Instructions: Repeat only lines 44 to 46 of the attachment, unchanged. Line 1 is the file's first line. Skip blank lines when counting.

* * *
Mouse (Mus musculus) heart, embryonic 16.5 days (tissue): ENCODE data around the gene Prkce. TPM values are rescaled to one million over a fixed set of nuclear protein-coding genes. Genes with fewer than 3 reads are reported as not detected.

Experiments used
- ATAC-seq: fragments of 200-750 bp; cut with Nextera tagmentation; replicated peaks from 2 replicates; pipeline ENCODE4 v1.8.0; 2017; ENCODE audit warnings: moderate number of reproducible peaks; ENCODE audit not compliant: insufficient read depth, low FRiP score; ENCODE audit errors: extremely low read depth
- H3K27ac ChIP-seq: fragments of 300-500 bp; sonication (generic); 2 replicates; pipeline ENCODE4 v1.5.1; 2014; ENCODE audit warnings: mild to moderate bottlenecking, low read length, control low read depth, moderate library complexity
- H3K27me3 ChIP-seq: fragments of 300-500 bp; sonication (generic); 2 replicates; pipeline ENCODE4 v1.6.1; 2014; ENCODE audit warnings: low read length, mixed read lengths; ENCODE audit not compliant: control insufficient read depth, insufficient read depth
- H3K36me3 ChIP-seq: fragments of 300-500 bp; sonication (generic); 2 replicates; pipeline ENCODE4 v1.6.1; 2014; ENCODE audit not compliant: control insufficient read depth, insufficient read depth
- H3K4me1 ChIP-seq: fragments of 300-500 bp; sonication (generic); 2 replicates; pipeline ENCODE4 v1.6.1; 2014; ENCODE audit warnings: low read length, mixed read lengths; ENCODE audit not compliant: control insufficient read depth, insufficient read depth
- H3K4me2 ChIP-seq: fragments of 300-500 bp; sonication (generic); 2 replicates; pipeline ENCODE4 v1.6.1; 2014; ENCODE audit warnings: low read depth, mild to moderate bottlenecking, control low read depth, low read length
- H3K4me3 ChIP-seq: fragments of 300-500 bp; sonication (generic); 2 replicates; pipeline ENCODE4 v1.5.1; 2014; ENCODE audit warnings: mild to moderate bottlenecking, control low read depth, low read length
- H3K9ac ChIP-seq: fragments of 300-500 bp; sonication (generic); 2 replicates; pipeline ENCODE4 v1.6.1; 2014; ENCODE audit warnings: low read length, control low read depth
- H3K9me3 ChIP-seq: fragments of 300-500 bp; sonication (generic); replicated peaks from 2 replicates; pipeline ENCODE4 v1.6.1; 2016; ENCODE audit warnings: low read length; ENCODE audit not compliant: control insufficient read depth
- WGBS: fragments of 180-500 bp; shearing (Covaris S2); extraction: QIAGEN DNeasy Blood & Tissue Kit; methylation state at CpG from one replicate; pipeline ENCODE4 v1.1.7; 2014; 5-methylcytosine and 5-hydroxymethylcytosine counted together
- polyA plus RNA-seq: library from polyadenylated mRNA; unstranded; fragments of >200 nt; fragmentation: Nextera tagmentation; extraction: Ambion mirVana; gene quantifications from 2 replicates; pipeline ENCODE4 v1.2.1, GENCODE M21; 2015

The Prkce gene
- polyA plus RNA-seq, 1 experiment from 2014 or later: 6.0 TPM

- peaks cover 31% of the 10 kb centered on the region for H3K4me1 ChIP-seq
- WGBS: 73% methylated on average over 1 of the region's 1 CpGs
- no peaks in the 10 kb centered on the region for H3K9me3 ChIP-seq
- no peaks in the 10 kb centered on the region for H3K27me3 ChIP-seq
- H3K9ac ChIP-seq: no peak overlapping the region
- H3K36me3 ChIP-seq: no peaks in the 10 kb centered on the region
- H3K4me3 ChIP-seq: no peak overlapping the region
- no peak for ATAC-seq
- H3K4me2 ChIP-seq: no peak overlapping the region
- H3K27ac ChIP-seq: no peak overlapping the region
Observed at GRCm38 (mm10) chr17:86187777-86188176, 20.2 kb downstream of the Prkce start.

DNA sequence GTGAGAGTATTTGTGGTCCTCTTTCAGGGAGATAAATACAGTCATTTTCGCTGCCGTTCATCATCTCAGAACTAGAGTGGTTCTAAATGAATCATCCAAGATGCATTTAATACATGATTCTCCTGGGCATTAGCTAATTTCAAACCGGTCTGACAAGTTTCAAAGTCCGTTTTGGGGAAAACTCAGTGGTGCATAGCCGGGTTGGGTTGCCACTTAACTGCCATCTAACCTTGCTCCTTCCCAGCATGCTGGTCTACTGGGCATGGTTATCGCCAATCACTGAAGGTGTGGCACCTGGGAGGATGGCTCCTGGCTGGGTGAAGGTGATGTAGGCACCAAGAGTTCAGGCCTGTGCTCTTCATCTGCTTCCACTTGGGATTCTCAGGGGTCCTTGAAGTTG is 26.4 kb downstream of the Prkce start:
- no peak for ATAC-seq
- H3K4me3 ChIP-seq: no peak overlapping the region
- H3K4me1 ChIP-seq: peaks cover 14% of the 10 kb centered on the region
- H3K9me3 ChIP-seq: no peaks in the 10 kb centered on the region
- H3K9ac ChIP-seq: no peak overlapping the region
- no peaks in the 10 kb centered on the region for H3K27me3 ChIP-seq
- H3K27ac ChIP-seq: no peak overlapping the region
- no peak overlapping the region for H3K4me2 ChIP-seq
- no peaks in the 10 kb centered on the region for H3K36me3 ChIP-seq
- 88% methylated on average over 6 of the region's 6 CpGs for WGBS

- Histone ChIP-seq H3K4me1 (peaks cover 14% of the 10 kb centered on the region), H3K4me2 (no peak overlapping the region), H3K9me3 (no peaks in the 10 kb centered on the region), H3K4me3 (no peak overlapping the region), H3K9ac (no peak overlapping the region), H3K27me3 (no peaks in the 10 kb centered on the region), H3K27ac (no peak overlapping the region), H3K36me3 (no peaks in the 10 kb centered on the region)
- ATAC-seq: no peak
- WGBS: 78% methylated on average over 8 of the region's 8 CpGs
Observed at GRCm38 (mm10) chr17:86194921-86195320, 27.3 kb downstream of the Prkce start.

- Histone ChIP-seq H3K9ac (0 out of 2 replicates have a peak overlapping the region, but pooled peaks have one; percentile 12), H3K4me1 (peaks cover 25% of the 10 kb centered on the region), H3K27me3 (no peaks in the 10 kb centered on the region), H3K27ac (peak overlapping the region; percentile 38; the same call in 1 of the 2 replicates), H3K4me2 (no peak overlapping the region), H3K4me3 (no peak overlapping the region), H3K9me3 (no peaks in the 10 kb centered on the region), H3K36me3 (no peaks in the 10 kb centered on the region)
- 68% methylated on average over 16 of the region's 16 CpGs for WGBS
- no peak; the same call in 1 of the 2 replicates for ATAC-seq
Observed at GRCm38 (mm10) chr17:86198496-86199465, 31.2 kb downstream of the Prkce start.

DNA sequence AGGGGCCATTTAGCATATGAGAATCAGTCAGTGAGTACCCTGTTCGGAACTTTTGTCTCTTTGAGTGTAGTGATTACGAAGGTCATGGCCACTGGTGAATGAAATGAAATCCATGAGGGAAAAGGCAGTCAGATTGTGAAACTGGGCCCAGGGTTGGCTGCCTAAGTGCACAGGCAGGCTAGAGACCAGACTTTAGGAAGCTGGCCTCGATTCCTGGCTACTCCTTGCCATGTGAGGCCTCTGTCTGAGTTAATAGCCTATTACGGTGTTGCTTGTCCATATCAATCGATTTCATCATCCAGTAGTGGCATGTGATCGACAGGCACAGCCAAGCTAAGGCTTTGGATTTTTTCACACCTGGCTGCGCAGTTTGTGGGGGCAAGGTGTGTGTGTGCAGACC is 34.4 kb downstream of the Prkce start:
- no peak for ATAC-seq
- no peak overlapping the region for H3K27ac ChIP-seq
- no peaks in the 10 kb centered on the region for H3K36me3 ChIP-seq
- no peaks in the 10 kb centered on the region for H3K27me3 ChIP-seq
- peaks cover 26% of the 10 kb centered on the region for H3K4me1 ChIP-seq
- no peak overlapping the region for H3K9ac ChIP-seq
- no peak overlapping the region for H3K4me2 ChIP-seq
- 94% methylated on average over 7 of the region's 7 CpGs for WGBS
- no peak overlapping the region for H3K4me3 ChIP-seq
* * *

- no peak; the same call in 1 of the 2 replicates for ATAC-seq
Observed at GRCm38 (mm10) chr17:86198496-86199465, 31.2 kb downstream of the Prkce start.

DNA sequence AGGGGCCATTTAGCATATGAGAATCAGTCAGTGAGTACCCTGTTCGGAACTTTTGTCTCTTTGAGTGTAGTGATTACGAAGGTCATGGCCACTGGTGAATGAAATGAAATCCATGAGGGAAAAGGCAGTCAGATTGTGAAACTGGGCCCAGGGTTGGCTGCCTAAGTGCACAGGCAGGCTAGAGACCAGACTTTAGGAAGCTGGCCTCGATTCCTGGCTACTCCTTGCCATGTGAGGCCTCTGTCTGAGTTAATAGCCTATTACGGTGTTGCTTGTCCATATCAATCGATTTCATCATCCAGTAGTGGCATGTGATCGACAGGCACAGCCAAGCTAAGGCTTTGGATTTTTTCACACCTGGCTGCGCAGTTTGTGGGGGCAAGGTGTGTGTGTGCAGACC is 34.4 kb downstream of the Prkce start: